The Showalter quality of always knowing the right thing to say continued even as the team descended into its current depths. Whenever the question would come up about Orioles attendance and whether it “should” have been higher, Showalter simply noted that it was up to the Orioles team to have the fans wanting to come and support them.

It’s better for the manager to be remembered that way than to be remembered for an ongoing series of poor tactical choices with lineup construction and pitcher use. Other than that elephant in the room from about this time two years ago, and perhaps falling back on familiar faces as the 2018 season fell apart around him, Showalter seemed to be a master about that kind of stuff.

He was able to recognize his players strengths and put them in positions where they could succeed. I don’t believe that just any manager could have pulled together the collection of misfits that was the 2012 Orioles into a wild card team. Nor do I think that just any manager could have won the AL East in 2014 with a starting rotation that consisted of Chris Tillman, Wei-Yin Chen, Miguel Gonzalez, Bud Norris, Ubaldo Jimenez (sometimes) and Kevin Gausman (ditto).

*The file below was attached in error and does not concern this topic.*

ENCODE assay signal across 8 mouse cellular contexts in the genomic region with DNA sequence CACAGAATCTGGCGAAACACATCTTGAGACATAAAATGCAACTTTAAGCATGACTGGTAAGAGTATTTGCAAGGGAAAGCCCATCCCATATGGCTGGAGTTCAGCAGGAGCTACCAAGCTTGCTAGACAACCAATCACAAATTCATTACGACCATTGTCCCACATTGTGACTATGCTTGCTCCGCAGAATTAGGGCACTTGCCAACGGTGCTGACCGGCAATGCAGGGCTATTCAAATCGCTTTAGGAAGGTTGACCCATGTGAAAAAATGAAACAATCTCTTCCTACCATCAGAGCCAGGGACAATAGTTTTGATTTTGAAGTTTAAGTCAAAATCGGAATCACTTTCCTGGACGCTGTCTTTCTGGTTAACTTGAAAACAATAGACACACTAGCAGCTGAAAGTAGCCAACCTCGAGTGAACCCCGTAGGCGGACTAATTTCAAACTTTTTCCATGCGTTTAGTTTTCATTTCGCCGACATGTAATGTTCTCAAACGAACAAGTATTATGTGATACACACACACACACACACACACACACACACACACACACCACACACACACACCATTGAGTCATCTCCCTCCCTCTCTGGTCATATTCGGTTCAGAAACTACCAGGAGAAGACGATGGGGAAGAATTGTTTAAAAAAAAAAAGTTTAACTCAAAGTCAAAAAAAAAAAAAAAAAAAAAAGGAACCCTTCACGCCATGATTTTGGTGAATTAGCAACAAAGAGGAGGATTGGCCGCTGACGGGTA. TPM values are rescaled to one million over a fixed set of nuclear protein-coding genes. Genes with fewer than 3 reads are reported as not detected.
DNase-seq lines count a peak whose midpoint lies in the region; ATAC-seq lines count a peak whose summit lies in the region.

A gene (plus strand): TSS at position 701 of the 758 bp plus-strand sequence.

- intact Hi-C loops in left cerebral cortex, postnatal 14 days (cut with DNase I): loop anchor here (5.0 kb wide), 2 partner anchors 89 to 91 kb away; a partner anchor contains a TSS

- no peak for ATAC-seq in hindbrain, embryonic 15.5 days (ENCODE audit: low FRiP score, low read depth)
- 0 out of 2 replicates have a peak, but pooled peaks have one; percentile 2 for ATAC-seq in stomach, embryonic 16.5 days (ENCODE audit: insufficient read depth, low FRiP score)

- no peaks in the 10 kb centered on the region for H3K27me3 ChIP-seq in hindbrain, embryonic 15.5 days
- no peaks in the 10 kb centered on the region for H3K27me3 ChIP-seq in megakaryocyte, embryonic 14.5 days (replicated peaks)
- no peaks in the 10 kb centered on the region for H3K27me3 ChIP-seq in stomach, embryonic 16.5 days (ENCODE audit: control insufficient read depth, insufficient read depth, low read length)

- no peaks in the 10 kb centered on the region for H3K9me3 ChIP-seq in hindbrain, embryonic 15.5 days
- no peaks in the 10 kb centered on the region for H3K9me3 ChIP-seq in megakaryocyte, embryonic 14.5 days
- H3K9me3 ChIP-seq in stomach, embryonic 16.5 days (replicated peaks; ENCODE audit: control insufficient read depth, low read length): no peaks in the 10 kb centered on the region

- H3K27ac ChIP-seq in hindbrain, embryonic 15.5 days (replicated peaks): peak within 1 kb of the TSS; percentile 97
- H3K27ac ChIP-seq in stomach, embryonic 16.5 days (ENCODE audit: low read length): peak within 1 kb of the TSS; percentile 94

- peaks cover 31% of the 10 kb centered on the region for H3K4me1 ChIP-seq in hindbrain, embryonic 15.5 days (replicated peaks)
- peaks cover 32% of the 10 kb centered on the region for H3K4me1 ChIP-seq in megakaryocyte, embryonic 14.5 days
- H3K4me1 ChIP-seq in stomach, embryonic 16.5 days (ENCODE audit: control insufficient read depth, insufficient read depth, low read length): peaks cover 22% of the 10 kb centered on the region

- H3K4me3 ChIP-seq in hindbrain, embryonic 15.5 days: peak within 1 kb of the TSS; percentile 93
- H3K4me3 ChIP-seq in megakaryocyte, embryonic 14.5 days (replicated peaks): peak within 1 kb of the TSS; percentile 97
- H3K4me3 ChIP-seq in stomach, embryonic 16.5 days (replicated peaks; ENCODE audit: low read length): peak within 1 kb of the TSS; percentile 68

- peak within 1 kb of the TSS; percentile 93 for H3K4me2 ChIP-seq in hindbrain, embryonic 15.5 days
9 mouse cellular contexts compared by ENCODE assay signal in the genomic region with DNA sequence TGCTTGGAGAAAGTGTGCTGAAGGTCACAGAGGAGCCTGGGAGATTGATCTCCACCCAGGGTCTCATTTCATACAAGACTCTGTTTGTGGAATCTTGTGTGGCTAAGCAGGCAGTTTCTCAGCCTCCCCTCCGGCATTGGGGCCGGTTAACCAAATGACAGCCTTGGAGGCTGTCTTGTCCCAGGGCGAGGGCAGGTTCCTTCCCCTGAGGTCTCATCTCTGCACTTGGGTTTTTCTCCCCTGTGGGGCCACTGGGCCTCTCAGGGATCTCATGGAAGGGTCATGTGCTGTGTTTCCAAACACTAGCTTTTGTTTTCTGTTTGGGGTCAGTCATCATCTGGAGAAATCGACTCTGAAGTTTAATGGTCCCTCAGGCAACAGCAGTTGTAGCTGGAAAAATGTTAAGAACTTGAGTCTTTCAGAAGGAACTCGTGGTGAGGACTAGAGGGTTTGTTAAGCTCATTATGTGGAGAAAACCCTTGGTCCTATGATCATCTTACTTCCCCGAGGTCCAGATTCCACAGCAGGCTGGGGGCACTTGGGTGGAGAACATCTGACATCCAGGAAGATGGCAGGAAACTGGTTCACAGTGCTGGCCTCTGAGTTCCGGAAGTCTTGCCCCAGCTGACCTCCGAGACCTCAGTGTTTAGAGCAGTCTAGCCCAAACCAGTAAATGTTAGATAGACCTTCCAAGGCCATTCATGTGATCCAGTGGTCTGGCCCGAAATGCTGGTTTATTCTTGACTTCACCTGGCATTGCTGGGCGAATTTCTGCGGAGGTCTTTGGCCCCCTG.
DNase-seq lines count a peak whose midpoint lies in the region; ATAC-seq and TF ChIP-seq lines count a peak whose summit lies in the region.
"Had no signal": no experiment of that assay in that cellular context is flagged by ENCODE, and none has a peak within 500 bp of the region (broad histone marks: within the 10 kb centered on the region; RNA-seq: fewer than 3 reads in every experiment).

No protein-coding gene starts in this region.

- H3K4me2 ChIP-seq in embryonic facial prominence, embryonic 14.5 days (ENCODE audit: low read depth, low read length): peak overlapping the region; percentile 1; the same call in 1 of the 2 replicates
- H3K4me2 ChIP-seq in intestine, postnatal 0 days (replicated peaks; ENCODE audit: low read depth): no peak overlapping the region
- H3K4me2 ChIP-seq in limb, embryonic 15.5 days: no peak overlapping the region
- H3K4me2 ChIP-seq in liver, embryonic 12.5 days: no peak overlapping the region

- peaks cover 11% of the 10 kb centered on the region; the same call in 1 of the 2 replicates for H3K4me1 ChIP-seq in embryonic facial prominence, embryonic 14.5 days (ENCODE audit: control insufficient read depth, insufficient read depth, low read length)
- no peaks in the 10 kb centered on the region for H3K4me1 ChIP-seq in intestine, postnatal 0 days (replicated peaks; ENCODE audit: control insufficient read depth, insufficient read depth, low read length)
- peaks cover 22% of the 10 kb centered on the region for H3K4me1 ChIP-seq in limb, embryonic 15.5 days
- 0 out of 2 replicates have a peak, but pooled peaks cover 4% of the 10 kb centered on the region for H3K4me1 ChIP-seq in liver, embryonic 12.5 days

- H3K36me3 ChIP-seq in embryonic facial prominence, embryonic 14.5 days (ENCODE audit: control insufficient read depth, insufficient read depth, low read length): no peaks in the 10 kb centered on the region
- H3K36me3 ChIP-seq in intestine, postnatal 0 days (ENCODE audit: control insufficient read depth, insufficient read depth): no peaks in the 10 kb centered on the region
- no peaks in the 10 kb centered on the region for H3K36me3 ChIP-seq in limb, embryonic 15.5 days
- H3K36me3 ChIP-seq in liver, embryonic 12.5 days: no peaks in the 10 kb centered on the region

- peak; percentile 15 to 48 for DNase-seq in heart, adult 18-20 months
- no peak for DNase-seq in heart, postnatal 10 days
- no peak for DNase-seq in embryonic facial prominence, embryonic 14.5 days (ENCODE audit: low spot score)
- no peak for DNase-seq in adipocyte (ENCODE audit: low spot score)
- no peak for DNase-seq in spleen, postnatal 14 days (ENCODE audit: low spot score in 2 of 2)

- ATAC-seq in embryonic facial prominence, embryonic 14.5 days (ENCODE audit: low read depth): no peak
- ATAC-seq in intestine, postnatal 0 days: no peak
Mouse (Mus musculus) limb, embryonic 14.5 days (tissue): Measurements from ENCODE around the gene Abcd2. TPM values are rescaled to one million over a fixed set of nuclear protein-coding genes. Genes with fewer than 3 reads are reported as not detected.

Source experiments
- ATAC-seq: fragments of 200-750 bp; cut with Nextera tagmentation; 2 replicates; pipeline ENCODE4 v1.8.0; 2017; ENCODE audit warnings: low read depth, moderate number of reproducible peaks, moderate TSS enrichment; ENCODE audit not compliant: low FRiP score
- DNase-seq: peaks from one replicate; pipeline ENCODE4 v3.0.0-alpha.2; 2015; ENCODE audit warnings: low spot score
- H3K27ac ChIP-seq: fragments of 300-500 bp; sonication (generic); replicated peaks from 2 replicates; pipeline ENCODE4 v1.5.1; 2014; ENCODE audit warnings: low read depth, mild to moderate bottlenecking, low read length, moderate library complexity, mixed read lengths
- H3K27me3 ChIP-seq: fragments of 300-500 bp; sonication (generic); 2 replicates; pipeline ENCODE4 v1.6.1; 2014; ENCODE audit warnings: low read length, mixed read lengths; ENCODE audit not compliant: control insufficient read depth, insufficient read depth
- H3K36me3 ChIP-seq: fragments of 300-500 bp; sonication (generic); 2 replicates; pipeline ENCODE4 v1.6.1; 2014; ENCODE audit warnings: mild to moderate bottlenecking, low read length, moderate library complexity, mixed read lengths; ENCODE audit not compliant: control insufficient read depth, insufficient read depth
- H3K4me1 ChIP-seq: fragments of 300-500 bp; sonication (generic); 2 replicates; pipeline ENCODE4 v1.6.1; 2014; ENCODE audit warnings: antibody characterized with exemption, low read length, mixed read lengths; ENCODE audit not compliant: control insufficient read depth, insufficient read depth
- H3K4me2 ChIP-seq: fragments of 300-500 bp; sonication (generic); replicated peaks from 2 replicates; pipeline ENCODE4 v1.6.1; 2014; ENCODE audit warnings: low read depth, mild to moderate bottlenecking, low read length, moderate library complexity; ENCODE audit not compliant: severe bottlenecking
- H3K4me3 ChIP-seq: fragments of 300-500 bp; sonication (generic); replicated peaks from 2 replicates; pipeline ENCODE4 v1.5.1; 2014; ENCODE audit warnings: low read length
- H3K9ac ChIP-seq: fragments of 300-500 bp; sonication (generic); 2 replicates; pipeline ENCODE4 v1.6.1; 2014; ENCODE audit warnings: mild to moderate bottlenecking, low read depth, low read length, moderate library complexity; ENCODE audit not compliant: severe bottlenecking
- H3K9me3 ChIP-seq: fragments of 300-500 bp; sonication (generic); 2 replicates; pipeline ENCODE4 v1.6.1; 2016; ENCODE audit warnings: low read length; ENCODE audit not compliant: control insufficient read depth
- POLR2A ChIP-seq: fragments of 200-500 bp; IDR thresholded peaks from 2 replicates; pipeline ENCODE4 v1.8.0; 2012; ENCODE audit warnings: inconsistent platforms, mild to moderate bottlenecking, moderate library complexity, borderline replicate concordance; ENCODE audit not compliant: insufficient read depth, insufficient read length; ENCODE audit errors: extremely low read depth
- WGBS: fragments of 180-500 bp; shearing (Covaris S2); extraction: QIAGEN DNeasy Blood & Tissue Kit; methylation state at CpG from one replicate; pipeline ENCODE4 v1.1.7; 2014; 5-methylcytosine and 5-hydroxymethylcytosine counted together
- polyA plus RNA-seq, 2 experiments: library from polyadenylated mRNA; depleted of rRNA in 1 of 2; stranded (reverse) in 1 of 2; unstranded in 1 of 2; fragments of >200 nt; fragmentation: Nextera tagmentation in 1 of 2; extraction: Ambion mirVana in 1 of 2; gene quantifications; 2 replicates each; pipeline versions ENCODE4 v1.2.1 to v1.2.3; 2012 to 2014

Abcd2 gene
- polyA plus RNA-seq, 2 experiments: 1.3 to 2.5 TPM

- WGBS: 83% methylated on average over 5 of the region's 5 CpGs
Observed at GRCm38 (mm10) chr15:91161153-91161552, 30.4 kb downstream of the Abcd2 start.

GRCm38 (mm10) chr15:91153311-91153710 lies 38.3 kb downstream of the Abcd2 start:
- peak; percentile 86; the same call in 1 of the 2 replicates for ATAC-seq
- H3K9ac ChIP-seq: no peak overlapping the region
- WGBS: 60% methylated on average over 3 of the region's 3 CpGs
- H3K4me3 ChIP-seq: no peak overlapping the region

If there were sharp words behind closed doors, fans would never know it. If egos had to be managed or put in check, we would never know that, either. Showalter often went far out of his way to avoid throwing anybody under the bus publicly. From the outside, that sure seems to have bought him a lot of loyalty.